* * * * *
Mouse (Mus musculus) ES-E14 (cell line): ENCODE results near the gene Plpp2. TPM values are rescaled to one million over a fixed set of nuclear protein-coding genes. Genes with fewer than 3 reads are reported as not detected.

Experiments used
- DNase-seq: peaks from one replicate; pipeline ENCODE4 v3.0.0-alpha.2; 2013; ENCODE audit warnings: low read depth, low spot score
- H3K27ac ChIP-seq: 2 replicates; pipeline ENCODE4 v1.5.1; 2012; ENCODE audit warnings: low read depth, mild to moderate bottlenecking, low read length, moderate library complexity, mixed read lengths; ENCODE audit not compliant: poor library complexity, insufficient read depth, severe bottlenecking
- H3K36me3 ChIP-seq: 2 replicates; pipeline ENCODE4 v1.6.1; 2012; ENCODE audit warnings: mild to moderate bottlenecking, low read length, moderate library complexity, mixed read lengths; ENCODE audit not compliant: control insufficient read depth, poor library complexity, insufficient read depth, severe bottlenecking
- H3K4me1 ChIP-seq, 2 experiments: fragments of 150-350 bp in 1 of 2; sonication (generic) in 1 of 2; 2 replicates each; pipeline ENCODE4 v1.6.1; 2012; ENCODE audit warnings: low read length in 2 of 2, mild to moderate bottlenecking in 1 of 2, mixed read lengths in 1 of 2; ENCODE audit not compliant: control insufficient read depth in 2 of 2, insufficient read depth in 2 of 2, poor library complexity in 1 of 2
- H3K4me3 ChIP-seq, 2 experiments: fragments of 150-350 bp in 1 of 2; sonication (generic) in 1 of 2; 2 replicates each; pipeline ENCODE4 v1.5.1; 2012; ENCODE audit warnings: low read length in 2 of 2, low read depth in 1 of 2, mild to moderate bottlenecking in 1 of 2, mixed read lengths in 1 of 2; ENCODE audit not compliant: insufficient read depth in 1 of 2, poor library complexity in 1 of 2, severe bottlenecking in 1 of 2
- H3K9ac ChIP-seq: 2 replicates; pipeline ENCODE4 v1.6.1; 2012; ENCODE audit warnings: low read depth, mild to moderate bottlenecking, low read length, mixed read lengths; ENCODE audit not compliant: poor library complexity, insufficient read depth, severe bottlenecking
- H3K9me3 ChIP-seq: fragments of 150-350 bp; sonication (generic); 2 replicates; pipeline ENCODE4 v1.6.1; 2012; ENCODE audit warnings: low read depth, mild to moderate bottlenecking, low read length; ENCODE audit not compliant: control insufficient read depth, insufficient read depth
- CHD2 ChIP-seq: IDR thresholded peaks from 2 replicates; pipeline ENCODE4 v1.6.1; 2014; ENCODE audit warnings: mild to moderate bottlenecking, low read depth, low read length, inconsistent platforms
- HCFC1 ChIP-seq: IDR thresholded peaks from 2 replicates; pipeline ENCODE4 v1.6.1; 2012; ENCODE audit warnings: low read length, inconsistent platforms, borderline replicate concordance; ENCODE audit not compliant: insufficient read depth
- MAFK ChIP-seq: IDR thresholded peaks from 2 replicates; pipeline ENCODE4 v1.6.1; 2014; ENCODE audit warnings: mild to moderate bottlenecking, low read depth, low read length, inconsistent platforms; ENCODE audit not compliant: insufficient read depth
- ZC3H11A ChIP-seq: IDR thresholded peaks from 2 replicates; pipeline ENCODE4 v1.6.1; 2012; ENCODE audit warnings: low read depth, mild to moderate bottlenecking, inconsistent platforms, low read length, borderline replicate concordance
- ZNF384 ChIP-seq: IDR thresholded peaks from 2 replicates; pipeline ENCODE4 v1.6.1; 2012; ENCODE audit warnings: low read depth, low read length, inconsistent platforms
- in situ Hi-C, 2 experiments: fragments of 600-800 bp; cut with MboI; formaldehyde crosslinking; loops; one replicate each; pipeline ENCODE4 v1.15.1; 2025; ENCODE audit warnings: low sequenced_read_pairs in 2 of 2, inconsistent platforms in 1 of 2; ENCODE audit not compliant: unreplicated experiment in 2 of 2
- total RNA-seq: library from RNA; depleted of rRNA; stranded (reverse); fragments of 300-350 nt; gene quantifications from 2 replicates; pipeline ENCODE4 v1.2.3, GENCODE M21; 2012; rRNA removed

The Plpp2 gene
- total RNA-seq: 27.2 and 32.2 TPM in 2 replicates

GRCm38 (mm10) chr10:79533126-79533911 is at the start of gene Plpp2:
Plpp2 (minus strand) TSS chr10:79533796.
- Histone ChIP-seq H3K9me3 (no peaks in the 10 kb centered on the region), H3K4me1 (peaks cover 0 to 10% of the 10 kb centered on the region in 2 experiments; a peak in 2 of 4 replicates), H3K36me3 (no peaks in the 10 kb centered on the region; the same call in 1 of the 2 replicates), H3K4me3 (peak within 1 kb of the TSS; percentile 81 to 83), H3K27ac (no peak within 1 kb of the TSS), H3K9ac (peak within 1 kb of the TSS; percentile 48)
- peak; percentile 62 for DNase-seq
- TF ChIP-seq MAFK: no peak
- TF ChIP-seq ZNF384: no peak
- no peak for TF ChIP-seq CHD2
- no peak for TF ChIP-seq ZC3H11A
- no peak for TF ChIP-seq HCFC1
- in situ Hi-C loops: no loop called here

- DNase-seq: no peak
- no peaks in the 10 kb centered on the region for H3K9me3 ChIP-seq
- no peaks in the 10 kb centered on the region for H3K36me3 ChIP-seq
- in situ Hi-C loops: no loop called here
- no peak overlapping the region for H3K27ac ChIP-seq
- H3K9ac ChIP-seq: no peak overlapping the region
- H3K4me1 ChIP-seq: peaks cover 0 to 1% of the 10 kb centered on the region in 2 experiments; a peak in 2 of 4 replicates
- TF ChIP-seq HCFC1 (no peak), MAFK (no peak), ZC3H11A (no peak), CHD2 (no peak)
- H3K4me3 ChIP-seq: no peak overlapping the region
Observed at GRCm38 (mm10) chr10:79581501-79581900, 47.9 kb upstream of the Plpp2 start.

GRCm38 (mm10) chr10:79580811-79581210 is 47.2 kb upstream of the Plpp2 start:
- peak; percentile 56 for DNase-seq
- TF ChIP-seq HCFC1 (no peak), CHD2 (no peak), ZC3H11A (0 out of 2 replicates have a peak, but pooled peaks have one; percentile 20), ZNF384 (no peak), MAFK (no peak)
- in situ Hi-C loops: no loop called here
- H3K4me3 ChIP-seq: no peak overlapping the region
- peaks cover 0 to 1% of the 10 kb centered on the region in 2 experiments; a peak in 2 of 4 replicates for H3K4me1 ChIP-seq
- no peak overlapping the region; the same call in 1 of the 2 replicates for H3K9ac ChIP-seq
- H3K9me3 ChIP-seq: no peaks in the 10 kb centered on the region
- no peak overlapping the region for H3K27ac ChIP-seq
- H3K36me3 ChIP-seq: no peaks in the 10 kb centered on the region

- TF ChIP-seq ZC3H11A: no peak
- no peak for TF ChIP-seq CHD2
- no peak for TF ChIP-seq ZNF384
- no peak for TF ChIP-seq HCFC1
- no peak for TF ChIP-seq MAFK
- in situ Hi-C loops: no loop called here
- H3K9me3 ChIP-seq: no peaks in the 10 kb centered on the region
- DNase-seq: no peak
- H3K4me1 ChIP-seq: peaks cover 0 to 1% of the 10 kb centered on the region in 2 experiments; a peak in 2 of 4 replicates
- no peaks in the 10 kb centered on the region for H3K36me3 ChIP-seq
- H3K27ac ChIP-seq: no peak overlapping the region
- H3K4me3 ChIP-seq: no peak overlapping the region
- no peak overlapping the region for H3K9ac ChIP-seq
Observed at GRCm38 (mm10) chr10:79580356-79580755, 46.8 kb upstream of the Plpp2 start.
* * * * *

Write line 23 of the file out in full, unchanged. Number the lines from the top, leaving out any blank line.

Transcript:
- TF ChIP-seq MAFK: no peak